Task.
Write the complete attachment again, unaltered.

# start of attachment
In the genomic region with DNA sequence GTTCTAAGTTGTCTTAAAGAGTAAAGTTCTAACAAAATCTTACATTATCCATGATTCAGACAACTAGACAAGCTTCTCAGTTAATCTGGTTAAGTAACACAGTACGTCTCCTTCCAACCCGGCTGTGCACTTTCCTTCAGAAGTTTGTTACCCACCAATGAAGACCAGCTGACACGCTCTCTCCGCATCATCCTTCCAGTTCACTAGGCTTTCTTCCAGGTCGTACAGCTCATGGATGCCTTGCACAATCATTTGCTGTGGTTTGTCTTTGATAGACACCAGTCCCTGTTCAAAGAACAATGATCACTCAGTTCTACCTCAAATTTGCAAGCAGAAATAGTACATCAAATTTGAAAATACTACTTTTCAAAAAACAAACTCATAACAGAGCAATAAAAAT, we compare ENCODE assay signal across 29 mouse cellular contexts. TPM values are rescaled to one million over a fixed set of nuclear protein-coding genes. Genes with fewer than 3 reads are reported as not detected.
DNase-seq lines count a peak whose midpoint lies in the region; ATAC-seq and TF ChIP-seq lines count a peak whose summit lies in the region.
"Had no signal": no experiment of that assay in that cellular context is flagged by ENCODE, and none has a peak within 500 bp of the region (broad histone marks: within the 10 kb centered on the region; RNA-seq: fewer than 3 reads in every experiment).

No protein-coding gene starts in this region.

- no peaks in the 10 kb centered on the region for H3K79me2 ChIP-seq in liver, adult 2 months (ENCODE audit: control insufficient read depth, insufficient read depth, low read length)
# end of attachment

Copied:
In the genomic region with DNA sequence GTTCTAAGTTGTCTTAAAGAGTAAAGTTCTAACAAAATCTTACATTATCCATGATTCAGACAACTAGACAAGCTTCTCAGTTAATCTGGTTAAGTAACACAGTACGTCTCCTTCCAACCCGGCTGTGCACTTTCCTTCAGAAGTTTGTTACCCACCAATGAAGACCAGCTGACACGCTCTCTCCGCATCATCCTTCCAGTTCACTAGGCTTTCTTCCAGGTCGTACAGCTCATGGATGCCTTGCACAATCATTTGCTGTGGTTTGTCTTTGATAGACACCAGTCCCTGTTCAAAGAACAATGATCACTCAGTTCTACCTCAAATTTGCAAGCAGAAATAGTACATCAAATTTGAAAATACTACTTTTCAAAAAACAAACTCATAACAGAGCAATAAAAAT, we compare ENCODE assay signal across 29 mouse cellular contexts. TPM values are rescaled to one million over a fixed set of nuclear protein-coding genes. Genes with fewer than 3 reads are reported as not detected.
DNase-seq lines count a peak whose midpoint lies in the region; ATAC-seq and TF ChIP-seq lines count a peak whose summit lies in the region.
"Had no signal": no experiment of that assay in that cellular context is flagged by ENCODE, and none has a peak within 500 bp of the region (broad histone marks: within the 10 kb centered on the region; RNA-seq: fewer than 3 reads in every experiment).

No protein-coding gene starts in this region.

- no peaks in the 10 kb centered on the region for H3K79me2 ChIP-seq in liver, adult 2 months (ENCODE audit: control insufficient read depth, insufficient read depth, low read length)